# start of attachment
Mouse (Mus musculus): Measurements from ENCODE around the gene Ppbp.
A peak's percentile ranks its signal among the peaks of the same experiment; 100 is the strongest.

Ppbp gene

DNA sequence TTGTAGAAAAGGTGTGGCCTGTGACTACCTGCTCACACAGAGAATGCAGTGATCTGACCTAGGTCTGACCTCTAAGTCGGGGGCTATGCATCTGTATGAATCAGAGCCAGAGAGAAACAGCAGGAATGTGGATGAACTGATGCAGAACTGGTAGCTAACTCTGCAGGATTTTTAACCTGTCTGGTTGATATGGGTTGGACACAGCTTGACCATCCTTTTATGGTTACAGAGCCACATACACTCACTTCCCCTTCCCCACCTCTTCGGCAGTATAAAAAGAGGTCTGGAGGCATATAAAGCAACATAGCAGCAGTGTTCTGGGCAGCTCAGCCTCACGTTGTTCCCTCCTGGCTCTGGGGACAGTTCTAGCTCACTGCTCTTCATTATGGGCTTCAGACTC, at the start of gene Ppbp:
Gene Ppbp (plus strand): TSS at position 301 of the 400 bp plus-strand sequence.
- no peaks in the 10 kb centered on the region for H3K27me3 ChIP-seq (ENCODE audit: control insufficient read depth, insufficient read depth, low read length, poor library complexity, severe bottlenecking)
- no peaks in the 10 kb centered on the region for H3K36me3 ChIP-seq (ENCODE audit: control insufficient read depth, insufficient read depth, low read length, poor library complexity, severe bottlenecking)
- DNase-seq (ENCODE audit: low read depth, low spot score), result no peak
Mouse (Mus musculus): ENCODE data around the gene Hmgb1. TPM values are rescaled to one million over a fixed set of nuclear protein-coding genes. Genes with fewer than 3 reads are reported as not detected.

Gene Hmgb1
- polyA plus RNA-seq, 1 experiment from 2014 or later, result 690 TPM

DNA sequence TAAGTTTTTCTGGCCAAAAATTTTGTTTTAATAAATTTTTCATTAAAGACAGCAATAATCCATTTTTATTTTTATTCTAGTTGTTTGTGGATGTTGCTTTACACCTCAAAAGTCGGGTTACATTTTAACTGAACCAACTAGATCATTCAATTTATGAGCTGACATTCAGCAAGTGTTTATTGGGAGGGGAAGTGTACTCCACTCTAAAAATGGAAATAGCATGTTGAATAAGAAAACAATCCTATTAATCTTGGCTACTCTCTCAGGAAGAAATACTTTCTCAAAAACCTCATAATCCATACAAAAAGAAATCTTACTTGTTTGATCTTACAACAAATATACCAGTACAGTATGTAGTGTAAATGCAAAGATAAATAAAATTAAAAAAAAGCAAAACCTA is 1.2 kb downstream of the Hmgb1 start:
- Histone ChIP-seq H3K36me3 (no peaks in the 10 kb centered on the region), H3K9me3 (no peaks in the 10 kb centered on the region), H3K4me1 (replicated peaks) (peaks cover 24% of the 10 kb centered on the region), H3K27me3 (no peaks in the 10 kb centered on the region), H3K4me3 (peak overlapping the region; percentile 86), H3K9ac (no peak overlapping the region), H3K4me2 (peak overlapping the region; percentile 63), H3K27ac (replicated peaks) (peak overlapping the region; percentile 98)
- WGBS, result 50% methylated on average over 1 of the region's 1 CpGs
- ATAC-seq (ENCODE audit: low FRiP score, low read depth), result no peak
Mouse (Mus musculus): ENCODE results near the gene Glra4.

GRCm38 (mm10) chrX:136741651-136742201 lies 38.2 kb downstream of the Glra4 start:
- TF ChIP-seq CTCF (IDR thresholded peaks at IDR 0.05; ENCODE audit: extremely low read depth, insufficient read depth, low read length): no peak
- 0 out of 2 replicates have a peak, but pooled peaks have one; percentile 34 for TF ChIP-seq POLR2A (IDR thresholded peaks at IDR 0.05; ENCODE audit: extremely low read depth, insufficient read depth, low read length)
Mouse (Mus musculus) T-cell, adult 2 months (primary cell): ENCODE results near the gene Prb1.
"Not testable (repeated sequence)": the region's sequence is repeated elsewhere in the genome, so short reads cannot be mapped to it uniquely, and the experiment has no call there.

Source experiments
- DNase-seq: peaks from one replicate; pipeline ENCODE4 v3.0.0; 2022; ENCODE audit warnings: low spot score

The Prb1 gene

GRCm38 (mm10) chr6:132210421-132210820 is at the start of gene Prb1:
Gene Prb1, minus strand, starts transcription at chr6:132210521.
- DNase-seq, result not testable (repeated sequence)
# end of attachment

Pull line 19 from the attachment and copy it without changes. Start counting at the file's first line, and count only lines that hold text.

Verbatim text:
- 0 out of 2 replicates have a peak, but pooled peaks have one; percentile 34 for TF ChIP-seq POLR2A (IDR thresholded peaks at IDR 0.05; ENCODE audit: extremely low read depth, insufficient read depth, low read length)